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Long hours take toll on personal and working relationships


A new report by the Chartered Institute of Personnel and Development (CIPD) has thrown some light onto the lives of people who habitually work long hours. The survey report “Married to the job?” explores the impact of working long hours on relationships with family, friends and work colleagues. It is based on two research projects. One is a follow-up survey of 486 people who originally worked more than 48 hours a week in a nationwide survey conducted in July 1998. The 291 people who are still working more than 48 hours a week two years on have been re-interviewed for this report. The other research project is a nationally representative survey of UK workers, which looks at how ‘workaholics’ and other people who work long hours are perceived in the workplace.

Nearly a quarter of self-confessed workaholics (22%) do not take a single paid day’s holiday each year. Meanwhile, over one in ten “long hours workers” – which include those who do not describe themselves as workaholic but who work more than 48 hours – do not take a single paid day’s holiday each year. One in five long hours workers (22%) take 10 days holiday or less.

Commenting on the survey findings, Mike Emmott, Employee Relations Adviser at the CIPD said: “Workers should take holiday and avoid working excessively long hours both from a personal and career perspective as this can put a strain on relationships with partners, children and friends. Long-suffering spouses and cohabiting partners tend to consider it a price worth paying if it guarantees a decent standard of living.”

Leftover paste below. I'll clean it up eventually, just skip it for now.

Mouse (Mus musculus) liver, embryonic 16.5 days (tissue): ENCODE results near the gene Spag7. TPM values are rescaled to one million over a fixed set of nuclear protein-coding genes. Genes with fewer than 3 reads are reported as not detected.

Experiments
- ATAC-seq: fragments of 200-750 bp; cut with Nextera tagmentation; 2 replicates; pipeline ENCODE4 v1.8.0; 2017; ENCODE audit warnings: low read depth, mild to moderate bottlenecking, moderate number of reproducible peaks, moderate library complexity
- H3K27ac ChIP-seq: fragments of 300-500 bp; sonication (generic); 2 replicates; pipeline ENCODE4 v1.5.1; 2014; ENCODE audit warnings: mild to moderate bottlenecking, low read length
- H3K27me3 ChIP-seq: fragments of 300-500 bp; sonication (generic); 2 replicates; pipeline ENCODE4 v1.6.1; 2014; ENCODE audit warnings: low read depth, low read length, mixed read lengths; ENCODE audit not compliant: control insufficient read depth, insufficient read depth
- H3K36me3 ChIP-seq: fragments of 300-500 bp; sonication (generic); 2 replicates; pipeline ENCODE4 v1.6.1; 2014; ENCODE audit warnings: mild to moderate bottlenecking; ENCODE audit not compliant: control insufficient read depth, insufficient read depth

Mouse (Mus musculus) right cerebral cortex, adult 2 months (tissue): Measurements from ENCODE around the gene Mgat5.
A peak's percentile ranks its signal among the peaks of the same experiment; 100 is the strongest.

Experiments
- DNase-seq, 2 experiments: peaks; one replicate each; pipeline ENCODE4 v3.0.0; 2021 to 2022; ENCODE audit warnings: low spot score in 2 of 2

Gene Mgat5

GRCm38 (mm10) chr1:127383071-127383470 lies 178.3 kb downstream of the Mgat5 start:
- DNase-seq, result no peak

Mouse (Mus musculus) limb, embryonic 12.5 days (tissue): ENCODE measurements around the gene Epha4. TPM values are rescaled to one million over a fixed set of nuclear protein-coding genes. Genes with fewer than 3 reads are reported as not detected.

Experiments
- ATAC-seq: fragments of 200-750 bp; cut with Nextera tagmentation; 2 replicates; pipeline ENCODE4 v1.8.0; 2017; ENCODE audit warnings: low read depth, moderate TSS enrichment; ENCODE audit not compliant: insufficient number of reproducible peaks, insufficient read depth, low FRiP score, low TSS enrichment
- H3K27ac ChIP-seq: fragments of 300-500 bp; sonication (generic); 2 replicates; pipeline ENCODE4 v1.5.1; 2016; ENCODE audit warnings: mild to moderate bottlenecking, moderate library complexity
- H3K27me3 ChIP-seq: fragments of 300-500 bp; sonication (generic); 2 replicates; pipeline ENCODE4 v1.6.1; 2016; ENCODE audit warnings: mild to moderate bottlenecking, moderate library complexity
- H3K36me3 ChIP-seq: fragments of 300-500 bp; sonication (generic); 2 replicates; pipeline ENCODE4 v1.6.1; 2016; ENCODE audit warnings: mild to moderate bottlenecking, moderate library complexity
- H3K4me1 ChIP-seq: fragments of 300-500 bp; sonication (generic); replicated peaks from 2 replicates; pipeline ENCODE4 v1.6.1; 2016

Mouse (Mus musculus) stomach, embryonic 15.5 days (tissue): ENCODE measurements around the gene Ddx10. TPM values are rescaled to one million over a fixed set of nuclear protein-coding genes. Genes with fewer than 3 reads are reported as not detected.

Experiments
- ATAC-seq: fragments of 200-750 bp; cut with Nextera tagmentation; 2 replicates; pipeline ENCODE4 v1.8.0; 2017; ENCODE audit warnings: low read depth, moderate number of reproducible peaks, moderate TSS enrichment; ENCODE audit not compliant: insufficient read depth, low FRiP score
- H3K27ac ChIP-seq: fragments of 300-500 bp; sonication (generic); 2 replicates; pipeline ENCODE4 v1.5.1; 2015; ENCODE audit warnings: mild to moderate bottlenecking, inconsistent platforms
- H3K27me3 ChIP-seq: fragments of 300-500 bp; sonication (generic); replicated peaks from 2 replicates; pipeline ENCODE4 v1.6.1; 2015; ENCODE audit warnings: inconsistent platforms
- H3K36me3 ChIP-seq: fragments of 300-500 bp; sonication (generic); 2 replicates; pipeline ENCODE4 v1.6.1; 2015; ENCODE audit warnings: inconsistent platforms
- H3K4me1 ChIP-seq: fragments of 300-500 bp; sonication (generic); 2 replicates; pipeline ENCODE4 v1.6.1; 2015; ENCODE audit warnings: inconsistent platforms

Emmott continued: “What should also not be overlooked is that excessive hours can have a negative effect on job performance and cause costly or reputation-damaging mistakes. Employers need therefore to ensure that they do everything in their power to improve productivity through efficiency improvements rather than by overloading their staff.”

Key findings:

– More than a quarter (29%) of partners with children of school age or younger say that the time the ‘long hours’ worker spends at work has either a quite or a very negative effect on his/her relationship with their children. More than a third report that the children have complained that they don’t see enough of the parent who works more than 48 hours a week (36%).

– Twenty-seven percent of partners say that the ‘long hours’ parent hasn’t always seen the children before they go to bed and a similar number state that he/she hasn’t always had enough time to help the children with their homework.

– Most ‘long hours’ workers themselves feel that they have struck the wrong work/life balance, with 56% saying that they have dedicated too much of their life to work.

– Two-fifths of those working more than 48 hours a week report that working long hours has resulted in arguments with their spouse or partner in the last year and the same proportion feel guilty that they are failing to pull their weight on the domestic front. Nearly a third admit that work-related tiredness is causing their sex life to suffer and 14% report a loss of, or reduced, libido or sex drive in the last twelve months.

– When asked to give an average score on a 10-point scale, “long hours workers” reported a fairly high degree of satisfaction with their relationships with their children (8.82) and spouse or partner (8.78).

– The vast majority of long hours workers are male (82%), married or cohabiting (82%) and have children (79%).

The CIPD survey report, Married to the Job?, is available in PDF format: [email protected] / 020 8263 3240 . Members of the public can get free copies by sending a self-addressed envelope to Mark Buckley, CIPD House, Camp Road, London, SW19 4UX

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